|Principal Investigator: Joshi, Pranav
|Institute Receiving Award
|Bioprinting Laboratories, Inc.
|National Institute of Environmental Health Sciences
|Award Funding Period
|01 Aug 2023 to 31 Jul 2024
|DESCRIPTION (provided by applicant):
|Project Summary/Abstract Unexpected adverse drug responses (ADRs) including drug-induced liver injury (DILI) are the 4th leading cause of death in the U.S. In addition, DILI in individuals is one of the major reasons for drug withdrawal from the market and is difficult to predict using conventional in vitro hepatotoxicity tests and preclinical animal models. Due to the critical link between DILI and drug failure, there is an urgent need for improved human hepatotoxicity testing in the early stage of drug development by investigating the major pathogenic mechanisms of DILI, such as genetic variations in drug metabolizing enzymes (DMEs) and drug transporters. To address this need, we propose to develop genetically engineered human liver organoids (HLOs) on a pillar/perfusion plate using gene-edited, induced pluripotent stem cell (iPSC) lines carrying CRISPR/Cas9 synergistic activation mediator (CRISPR-SAM), inducible Csy4, and multiplexed guide RNA (gRNA), and recapitulate poor and ultrafast drug metabolizers in different ethnic groups. Using normal and engineered HLOs on the pillar/perfusion plate, together with high-throughput, high-content, HLO imaging assays, we propose to decipher the cellular and molecular mechanisms underlying the toxicity of drug candidates and chemicals and assess DILI potential. Our core hypotheses are: (i) overexpression of DMEs and drug transporters can recapitulate ultrafast drug metabolizers in different ethnic groups that may be critical in addressing ADRs; (ii) metabolism- induced hepatotoxicity can be established using normal and engineered HLOs with model compounds; and (iii) high-throughput, high-content analysis of HLOs on the pillar/perfusion plate can be used to identify DILI, which in turn can improve predictability of compound hepatotoxicity in vivo. The specific aims of the proposed work are to: (1) create genetically engineered HLOs containing doxycycline-inducible, CRISPR-SAM for overexpression of multiple hepatic genes to model ultrafast metabolizers; (2) validate normal and engineered HLOs with model compounds, which undergo metabolism and lead to toxic cellular responses in the human liver. Although several human hepatic cell/tissue models including primary hepatocytes (ATCC), engineered hepatoma cell lines (HepG2-CYP cell panel from Hera BioLabs), liver spheroids (3D InSight liver microtissues from InSphero), bioprinted liver tissues (ExVive human liver tissues from Organovo), and microfluidic liver chips (Liver-Chip from Emulate) are commercially available, these in vitro liver models have been used for assessing general hepatotoxicity of compounds for normal drug metabolizers and cannot easily simulate poor and ultrafast drug metabolizers in their assays who suffer the most from DILI. Thus, there is great potential to apply engineered HLOs on the pillar/perfusion plate as a safety assessment tool. Genetically engineered human organoids can be used to express any endogenous proteins of interest in the cells for disease modeling by using a combination of guide RNAs. There is a great potential for genetically engineered human organoids to be used to incorporate genetic diversity into toxicity testing and for disease modeling.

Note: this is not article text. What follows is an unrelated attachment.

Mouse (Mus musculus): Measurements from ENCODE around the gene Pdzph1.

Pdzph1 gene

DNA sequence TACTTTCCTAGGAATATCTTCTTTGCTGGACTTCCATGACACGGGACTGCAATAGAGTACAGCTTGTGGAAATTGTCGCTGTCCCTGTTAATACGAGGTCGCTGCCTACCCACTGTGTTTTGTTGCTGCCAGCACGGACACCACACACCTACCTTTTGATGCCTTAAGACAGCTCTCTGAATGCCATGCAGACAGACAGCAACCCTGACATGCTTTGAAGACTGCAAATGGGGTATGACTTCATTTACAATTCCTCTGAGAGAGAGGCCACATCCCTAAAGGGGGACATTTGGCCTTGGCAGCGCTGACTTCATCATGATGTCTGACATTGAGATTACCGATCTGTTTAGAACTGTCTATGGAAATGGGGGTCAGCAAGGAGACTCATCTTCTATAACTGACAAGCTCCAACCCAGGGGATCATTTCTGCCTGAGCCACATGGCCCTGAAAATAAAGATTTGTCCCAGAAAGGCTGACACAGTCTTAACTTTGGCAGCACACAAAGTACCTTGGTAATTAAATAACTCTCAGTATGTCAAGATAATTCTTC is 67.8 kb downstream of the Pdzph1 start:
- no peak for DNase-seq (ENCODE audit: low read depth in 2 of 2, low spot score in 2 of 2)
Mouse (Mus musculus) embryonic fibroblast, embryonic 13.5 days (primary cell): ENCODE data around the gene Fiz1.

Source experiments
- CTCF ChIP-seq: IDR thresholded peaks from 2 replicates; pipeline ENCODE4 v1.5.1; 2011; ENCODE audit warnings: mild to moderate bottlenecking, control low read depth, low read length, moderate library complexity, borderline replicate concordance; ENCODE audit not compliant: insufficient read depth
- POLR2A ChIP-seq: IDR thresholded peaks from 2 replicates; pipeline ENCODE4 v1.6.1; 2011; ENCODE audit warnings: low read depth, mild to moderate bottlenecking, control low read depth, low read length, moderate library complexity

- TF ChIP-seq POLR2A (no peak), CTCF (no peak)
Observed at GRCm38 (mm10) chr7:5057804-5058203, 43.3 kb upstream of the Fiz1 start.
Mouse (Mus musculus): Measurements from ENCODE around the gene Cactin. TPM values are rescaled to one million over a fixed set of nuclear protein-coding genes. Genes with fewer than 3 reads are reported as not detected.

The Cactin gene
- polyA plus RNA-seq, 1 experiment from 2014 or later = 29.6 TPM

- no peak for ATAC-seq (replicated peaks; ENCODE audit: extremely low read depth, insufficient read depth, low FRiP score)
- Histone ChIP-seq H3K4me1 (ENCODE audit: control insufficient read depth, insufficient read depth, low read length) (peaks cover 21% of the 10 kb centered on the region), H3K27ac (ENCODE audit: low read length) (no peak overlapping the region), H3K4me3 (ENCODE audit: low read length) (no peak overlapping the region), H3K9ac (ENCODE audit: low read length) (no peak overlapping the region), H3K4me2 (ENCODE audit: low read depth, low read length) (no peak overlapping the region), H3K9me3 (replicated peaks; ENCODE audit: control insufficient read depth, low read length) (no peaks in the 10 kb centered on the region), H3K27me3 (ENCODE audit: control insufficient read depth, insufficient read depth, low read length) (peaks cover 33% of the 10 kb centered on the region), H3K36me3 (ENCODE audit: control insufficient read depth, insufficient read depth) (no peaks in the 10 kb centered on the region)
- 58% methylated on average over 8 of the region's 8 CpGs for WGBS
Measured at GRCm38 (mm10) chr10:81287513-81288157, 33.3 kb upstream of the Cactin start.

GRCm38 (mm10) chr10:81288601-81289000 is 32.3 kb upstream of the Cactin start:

|Science Code(s)/Area of Science(s)
Primary: 72 - Predictive Toxicology/Assay Development
Secondary: 03 - Carcinogenesis/Cell Transformation
|No publications associated with this grant